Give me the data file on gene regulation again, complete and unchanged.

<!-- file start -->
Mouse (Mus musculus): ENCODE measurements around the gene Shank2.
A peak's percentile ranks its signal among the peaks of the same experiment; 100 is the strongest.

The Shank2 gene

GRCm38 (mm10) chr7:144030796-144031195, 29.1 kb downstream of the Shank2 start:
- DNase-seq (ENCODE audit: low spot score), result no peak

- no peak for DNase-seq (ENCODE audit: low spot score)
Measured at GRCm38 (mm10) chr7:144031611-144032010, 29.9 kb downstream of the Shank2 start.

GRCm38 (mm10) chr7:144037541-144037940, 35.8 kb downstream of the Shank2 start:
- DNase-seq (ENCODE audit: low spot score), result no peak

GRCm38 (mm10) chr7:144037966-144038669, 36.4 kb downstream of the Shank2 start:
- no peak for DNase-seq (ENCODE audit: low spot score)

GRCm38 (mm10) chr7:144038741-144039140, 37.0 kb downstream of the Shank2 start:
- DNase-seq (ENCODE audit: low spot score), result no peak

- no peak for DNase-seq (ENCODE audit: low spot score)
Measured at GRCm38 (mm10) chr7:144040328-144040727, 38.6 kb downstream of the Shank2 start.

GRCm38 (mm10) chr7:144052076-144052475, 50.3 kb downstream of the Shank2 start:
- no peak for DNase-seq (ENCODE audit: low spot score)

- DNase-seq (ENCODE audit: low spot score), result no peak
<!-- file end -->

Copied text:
Mouse (Mus musculus): ENCODE measurements around the gene Shank2.
A peak's percentile ranks its signal among the peaks of the same experiment; 100 is the strongest.

The Shank2 gene

GRCm38 (mm10) chr7:144030796-144031195, 29.1 kb downstream of the Shank2 start:
- DNase-seq (ENCODE audit: low spot score), result no peak

- no peak for DNase-seq (ENCODE audit: low spot score)
Measured at GRCm38 (mm10) chr7:144031611-144032010, 29.9 kb downstream of the Shank2 start.

GRCm38 (mm10) chr7:144037541-144037940, 35.8 kb downstream of the Shank2 start:
- DNase-seq (ENCODE audit: low spot score), result no peak

GRCm38 (mm10) chr7:144037966-144038669, 36.4 kb downstream of the Shank2 start:
- no peak for DNase-seq (ENCODE audit: low spot score)

GRCm38 (mm10) chr7:144038741-144039140, 37.0 kb downstream of the Shank2 start:
- DNase-seq (ENCODE audit: low spot score), result no peak

- no peak for DNase-seq (ENCODE audit: low spot score)
Measured at GRCm38 (mm10) chr7:144040328-144040727, 38.6 kb downstream of the Shank2 start.

GRCm38 (mm10) chr7:144052076-144052475, 50.3 kb downstream of the Shank2 start:
- no peak for DNase-seq (ENCODE audit: low spot score)

- DNase-seq (ENCODE audit: low spot score), result no peak